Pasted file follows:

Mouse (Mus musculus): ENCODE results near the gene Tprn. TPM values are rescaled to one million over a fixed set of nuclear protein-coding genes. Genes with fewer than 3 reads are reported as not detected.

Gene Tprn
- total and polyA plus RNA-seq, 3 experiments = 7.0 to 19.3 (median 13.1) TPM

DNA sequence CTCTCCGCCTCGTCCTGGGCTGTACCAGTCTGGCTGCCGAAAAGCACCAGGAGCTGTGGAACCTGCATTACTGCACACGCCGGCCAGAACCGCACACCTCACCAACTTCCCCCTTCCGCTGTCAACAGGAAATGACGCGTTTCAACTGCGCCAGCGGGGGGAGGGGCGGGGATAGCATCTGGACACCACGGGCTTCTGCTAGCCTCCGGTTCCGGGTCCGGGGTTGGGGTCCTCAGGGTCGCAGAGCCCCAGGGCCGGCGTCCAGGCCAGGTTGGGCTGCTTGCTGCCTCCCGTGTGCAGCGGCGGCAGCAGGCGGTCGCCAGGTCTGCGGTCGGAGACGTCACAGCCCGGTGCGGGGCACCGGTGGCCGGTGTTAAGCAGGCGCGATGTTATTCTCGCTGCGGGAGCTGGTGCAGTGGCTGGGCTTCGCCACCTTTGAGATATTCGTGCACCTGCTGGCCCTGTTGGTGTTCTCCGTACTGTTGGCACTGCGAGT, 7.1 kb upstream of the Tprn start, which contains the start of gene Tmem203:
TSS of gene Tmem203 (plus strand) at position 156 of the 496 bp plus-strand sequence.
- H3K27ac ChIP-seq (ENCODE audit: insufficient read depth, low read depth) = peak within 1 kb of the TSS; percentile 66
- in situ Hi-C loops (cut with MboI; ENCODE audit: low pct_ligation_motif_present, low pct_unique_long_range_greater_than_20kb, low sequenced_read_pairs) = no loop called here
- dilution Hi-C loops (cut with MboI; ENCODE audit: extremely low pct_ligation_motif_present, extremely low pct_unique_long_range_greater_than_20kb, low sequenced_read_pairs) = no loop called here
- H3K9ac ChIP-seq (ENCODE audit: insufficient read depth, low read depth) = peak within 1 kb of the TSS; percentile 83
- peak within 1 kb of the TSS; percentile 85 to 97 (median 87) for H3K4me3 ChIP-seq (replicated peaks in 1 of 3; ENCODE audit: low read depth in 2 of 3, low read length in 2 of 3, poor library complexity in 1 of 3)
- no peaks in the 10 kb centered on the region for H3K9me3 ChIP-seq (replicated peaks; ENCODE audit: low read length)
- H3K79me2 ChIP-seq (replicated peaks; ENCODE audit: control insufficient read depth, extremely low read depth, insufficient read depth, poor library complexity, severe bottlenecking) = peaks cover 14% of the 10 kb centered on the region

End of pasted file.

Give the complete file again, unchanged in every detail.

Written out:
Mouse (Mus musculus): ENCODE results near the gene Tprn. TPM values are rescaled to one million over a fixed set of nuclear protein-coding genes. Genes with fewer than 3 reads are reported as not detected.

Gene Tprn
- total and polyA plus RNA-seq, 3 experiments = 7.0 to 19.3 (median 13.1) TPM

DNA sequence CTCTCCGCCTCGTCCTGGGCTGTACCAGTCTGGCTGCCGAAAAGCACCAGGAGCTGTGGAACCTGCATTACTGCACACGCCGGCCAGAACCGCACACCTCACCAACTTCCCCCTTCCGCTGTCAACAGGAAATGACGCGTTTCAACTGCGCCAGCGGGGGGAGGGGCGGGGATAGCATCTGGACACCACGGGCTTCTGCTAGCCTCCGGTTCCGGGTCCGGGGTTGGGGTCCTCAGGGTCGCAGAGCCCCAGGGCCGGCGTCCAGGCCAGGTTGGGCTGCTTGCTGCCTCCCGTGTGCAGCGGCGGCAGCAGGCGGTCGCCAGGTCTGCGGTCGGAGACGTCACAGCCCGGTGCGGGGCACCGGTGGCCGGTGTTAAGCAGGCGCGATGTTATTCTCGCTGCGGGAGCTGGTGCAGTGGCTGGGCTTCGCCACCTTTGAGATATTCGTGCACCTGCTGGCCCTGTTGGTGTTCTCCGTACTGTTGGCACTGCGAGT, 7.1 kb upstream of the Tprn start, which contains the start of gene Tmem203:
TSS of gene Tmem203 (plus strand) at position 156 of the 496 bp plus-strand sequence.
- H3K27ac ChIP-seq (ENCODE audit: insufficient read depth, low read depth) = peak within 1 kb of the TSS; percentile 66
- in situ Hi-C loops (cut with MboI; ENCODE audit: low pct_ligation_motif_present, low pct_unique_long_range_greater_than_20kb, low sequenced_read_pairs) = no loop called here
- dilution Hi-C loops (cut with MboI; ENCODE audit: extremely low pct_ligation_motif_present, extremely low pct_unique_long_range_greater_than_20kb, low sequenced_read_pairs) = no loop called here
- H3K9ac ChIP-seq (ENCODE audit: insufficient read depth, low read depth) = peak within 1 kb of the TSS; percentile 83
- peak within 1 kb of the TSS; percentile 85 to 97 (median 87) for H3K4me3 ChIP-seq (replicated peaks in 1 of 3; ENCODE audit: low read depth in 2 of 3, low read length in 2 of 3, poor library complexity in 1 of 3)
- no peaks in the 10 kb centered on the region for H3K9me3 ChIP-seq (replicated peaks; ENCODE audit: low read length)
- H3K79me2 ChIP-seq (replicated peaks; ENCODE audit: control insufficient read depth, extremely low read depth, insufficient read depth, poor library complexity, severe bottlenecking) = peaks cover 14% of the 10 kb centered on the region